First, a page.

managing burnout

Burnout is a term that’s becoming increasingly prevalent in the modern world. It’s what can happen when we don’t deal with our stressors and that stress turns chronic.

Over time, it can affect our physical and mental wellbeing, sometimes with long-term consequences. Burnout can happen to anyone at any time. It’s not a weakness; it’s a sign of pushing ourselves past our limits for too long.

Symptoms can include:

  • feeling overwhelmed, even if there isn’t much going on
  • irritability
  • anxiety
  • sleeping problems
  • digestive problems
  • random aches and pains
  • brain fog

In the articles below, you’ll find out more about how burnout can happen, and what you can do to prevent and deal with it.

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burnout: what it looks like (10 signs)

Burnout is when we feel overwhelmed emotionally and physically, so much so, it becomes almost impossible to function in our work or personal life or both. Burnout affects people in different ways, but there are common signs to look out for. Discover what they are by reading this article.

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burnout: how to prevent it (10 tips) 

Studies have shown that burnout is on the rise, with more than half of accountants admitting to feeling the impact of it. However, taking the time to include more self-care measures into our everyday routines is key to helping prevent it.

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burnout at work: advice from a mental health expert

Read more from our mental health expert, Kirsty Lilley, as she shares her thoughts and advice on how chartered accountants and ICAEW members can prevent and address burnout at work.

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preventing and navigating burnout: a manager’s guide

The majority of managers want a motivated and productive workforce, but it’s a common error to push your team too far beyond their limits. Find out how to prevent physical and emotional burnout from occurring in your team.

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why self-compassion boosts our mental wellbeing

Self-compassion is key to developing good mental health. It's not about being over-indulgent or too easy on ourselves; there are key steps we can take to look after ourselves more.

training and events

9 August 2022

espresso anxiety relief toolkit

Discover how anxiety affects your body and your mind.
espresso series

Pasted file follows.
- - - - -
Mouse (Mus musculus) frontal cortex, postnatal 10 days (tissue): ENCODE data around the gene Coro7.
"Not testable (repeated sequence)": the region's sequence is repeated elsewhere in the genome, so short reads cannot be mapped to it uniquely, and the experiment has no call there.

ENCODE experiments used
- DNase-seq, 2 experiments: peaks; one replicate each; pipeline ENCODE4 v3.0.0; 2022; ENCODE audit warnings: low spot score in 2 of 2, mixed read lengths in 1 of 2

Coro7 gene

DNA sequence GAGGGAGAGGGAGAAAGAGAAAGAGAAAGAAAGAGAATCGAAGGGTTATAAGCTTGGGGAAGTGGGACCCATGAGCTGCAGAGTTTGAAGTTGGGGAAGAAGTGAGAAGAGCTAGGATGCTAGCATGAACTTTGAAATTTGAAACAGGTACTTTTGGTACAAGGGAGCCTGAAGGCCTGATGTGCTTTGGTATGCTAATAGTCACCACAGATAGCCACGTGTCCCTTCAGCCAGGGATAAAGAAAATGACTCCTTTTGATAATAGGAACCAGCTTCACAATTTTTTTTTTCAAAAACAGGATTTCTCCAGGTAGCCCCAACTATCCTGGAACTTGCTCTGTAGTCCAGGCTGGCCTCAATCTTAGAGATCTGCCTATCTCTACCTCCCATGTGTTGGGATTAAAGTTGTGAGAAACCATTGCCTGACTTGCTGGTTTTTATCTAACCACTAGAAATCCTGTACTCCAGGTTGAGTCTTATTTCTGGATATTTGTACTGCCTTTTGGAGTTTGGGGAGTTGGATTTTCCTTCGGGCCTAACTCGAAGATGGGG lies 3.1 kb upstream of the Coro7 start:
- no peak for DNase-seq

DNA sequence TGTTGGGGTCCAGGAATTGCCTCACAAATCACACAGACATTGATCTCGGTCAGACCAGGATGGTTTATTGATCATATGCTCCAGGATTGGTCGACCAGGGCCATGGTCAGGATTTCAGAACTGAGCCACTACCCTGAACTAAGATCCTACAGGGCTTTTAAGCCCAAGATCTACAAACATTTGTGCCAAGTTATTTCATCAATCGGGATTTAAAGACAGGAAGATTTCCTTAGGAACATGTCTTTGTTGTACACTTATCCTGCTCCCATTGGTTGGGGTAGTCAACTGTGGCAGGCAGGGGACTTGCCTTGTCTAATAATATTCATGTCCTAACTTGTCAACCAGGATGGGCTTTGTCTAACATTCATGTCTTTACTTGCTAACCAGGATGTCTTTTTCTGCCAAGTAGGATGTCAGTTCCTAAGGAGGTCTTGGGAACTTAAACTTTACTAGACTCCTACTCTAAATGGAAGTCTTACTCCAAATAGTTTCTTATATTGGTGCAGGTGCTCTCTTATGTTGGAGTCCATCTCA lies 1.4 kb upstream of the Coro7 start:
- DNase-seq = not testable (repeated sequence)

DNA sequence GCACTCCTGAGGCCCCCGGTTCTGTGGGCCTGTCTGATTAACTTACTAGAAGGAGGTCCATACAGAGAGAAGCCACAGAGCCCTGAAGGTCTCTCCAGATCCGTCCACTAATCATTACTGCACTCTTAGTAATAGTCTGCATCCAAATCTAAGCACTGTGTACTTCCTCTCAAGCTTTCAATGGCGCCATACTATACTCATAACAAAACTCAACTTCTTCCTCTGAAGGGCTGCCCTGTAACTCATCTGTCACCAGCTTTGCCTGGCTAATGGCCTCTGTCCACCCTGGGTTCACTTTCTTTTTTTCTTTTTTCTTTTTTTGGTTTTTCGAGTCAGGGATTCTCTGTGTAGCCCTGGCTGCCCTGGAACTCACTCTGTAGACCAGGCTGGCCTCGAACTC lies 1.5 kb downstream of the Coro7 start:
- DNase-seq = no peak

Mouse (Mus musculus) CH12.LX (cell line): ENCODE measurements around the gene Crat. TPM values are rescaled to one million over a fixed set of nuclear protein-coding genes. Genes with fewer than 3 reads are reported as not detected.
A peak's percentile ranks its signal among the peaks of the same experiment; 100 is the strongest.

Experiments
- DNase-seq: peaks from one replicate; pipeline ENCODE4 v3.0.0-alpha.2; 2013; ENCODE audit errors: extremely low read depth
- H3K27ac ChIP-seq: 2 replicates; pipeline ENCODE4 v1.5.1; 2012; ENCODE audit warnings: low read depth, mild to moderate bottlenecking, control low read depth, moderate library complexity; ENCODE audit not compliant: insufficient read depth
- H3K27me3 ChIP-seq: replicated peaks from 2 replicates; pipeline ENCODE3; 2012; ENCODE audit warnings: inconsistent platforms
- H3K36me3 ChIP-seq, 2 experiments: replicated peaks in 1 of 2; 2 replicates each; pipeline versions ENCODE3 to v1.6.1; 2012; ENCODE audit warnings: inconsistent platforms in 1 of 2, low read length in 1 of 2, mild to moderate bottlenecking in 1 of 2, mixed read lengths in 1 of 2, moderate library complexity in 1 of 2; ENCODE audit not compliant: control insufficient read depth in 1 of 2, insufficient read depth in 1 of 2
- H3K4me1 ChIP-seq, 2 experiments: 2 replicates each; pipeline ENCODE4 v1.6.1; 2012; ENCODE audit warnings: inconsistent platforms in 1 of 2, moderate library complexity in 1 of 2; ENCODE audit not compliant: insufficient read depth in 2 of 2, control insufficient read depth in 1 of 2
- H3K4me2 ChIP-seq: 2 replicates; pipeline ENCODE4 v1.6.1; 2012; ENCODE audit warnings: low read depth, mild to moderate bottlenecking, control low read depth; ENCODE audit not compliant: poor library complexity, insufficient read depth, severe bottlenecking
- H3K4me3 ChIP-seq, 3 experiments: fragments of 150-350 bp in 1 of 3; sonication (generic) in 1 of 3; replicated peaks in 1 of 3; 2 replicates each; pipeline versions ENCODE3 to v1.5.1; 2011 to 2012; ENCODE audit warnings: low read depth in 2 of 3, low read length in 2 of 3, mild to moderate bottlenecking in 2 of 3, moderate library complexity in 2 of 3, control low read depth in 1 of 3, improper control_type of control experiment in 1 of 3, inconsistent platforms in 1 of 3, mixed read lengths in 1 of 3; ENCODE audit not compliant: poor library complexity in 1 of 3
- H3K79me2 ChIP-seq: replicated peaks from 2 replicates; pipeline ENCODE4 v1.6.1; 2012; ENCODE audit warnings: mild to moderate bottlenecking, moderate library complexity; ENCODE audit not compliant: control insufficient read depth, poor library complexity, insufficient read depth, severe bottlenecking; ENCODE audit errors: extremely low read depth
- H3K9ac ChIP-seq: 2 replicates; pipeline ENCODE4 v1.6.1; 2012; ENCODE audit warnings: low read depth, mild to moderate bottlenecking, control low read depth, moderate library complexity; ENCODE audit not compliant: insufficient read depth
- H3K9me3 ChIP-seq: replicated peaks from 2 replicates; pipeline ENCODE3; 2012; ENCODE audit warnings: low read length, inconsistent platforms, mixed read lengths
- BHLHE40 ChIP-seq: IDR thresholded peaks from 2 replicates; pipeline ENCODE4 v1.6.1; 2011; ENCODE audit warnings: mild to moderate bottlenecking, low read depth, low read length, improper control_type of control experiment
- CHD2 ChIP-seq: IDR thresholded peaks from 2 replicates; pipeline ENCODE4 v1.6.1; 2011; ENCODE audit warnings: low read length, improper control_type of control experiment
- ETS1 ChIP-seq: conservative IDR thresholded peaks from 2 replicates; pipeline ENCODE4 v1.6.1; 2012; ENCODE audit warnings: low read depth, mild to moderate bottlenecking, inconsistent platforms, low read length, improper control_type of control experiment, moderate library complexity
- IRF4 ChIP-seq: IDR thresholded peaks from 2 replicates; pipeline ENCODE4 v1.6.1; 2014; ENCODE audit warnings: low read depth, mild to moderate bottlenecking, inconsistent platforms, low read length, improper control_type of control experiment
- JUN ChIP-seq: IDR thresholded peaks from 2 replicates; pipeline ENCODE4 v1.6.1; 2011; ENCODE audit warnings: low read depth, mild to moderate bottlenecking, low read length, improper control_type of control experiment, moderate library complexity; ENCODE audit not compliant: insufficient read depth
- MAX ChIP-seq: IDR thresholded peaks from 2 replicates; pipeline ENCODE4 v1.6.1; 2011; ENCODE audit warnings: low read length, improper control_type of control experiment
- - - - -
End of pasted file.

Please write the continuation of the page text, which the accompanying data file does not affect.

16 August 2022

espresso mindfulness for beginners

Understand the concept of mindfulness and the ‘opportunity to give it a try’ practicing exercises like mindfulness of breath and three step …
espresso series
23 August 2022

espresso understanding mental health: skills for life

Mental health is a fundamental part of your wellbeing.
espresso series
6 September 2022

developing a compassionate mind

Learning to support ourselves with care and kindness will equip us with the internal resources we need to manage stressful times. Research has …
enhanced course

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your questions answered 

Who is eligible for support?

We support past and present members of the Institute of Chartered Accountants of England and Wales (ICAEW)1, ACA students2, ICAEW staff members3, and the family and carers of members and students4

  1. No matter where your career takes you, past and present members of the Institute of Chartered Accountants of England Wales (ICAEW) are eligible for caba’s services for life, even if you change your career and leave accountancy 
  2. ACA students (ICAEW Provisional Members) who are either an active student or have been an active student within the last three years are eligible for caba's services 
  3. Past and present staff members of the ICAEW or caba are eligible for caba's services for life, even if you leave either organisation. Please note, for former employees, our financial support is only available to those who have had five years continuous employment with either organisation 
  4. Family members and carers of either an eligible past or present ICAEW member, ACA student or past or present employee of the ICAEW or caba are eligible for caba's support. We define a family member as a: 
    1. spouse, civil partner or cohabiting partner 
    2. widow, widower or surviving civil partner who has not remarried or cohabiting with a partner 
    3. divorced spouse or civil partner who has not remarried or cohabiting with a partner 
    4. child aged up to 25. Please note, children aged between 16 and 25 are not eligible for individual financial support 
    5. any other person who is or was dependent on the eligible individual supporting them financially or are reliant on the eligible individual’s care 
    6. any other person on whom the eligible individual is reliant, either financially or for care 

You can find out more about our available support both in the UK and around the world on our support we offer  page. 

Are your services means-tested?

If you need financial support, we carry out a means test where we consider income, expenditure, capital and assets.  

*Please note none of our other services are means-tested. 

I’m an accountant, but not a member of ICAEW, can you still help?

Unfortunately not. We only support past and present ICAEW members, their carers and their families. If we are unable to support you, where possible we will point you to help elsewhere.

caba has supported me in the past; can I receive support from caba again?

We understand that circumstances change. If we’ve helped you in the past there’s no reason why we can’t help you again. You can contact us at any time. Please call us if you need our help.

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